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The team at Penguin Random House know a thing or two about publishing. The merged publishing behemoth is responsible for around 800 million book sales annually. The Penguin half of the company began life selling cheap paperbacks in the 1930s. These mid-century Penguins have some cool design features that will be very familiar to anyone who likes to browse second-hand bookshops. Let’s take a look.
Booklovers often have a favourite genre. Penguin recognised this and colour-coded their books. Originally the code was:
Until the 1960s, Penguin book covers were divided into three bands. The top and bottom bands were in the relevant genre colour. A thick stripe of white ran across the centre of the book cover where the title of the work and the author’s name were printed. Allen Lane, founder of the Penguin empire, thought illustrated covers were trashy.
The bottom band of colour on the front of classic Penguin paperbacks was home to the iconic penguin colophon. This image has evolved a lot over the years. Some iterations are detailed in this blog on the evolution of the penguin logo.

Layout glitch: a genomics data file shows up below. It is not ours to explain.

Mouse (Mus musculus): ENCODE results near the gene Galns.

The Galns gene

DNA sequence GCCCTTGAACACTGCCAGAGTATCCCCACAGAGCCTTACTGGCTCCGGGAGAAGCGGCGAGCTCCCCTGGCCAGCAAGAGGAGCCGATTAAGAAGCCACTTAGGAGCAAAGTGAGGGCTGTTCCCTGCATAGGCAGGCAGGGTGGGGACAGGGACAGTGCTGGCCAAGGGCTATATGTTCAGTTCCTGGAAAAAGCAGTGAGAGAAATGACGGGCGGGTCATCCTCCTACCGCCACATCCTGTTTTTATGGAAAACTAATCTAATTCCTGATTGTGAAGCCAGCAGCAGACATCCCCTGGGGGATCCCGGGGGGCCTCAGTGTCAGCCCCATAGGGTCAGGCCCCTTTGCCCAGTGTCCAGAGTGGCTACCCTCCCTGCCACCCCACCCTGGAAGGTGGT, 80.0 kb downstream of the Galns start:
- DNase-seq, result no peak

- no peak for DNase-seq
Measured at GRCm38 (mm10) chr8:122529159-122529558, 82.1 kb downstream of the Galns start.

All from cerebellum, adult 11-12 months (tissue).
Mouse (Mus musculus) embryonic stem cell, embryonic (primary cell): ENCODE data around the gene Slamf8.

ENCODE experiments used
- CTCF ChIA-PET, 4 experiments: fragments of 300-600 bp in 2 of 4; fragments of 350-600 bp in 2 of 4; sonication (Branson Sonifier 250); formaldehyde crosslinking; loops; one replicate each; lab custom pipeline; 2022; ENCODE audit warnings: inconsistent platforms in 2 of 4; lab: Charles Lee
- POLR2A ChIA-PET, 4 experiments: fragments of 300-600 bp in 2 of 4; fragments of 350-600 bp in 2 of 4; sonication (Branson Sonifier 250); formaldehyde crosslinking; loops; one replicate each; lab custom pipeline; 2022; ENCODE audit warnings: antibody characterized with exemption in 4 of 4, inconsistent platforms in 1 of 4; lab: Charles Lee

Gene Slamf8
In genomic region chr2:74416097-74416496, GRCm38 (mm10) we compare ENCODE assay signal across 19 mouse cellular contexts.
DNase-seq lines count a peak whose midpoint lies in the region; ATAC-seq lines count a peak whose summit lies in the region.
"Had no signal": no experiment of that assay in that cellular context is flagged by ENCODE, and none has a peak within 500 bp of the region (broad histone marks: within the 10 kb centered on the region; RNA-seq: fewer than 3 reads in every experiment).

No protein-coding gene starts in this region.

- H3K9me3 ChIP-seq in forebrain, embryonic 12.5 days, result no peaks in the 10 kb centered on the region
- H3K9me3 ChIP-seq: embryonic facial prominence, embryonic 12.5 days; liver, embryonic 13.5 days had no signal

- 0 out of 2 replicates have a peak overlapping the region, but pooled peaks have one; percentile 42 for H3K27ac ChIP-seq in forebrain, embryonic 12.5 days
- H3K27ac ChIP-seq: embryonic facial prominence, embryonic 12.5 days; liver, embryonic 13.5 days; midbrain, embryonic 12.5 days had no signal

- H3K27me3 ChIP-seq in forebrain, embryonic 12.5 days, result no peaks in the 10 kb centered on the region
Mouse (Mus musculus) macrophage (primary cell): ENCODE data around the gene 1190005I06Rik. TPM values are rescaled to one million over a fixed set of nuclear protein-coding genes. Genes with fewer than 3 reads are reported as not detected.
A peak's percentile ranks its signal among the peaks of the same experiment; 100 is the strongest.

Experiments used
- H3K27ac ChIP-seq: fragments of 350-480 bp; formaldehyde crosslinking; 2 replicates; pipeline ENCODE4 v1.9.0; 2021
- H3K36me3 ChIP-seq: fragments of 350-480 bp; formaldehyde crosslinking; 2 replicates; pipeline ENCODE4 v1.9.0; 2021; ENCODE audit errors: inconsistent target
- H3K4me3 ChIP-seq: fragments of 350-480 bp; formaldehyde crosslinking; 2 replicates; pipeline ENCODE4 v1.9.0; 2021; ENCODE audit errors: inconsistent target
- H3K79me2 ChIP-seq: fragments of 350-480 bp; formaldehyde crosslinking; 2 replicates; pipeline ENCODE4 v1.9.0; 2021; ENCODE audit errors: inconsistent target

From the 1940s, the influence of German Typographer and champion of White Space Jan Tschichold becomes apparent. Structured typographical hierarchy – the use of different sizes and weights of type – became the order of the day. This is a great way of quickly conveying different information (book’s title – author’s name). Originally, titles were printed in all-caps. Later, a more modern typography was introduced - with titles in lowercase apart from the initial capital letter of the opening word and any proper nouns.
The Triband design dominated until the early 1960s when the Crime section switched to a new design by the Polish designer Romek Marber. Moving the colophon, price, title and author’s name into three bands in the top third made room for original illustrative covers. The layout became known as the Marber Grid and its influence can be seen in many modern paperback cover designs.
At RWD Design, we are interested in all aspects of design. We hope this brief survey of a design classic has been of interest. If you would like to work with professional designers to produce a classic of your own, then get in touch, you can call the office on 01603 409060 or email firstname.lastname@example.org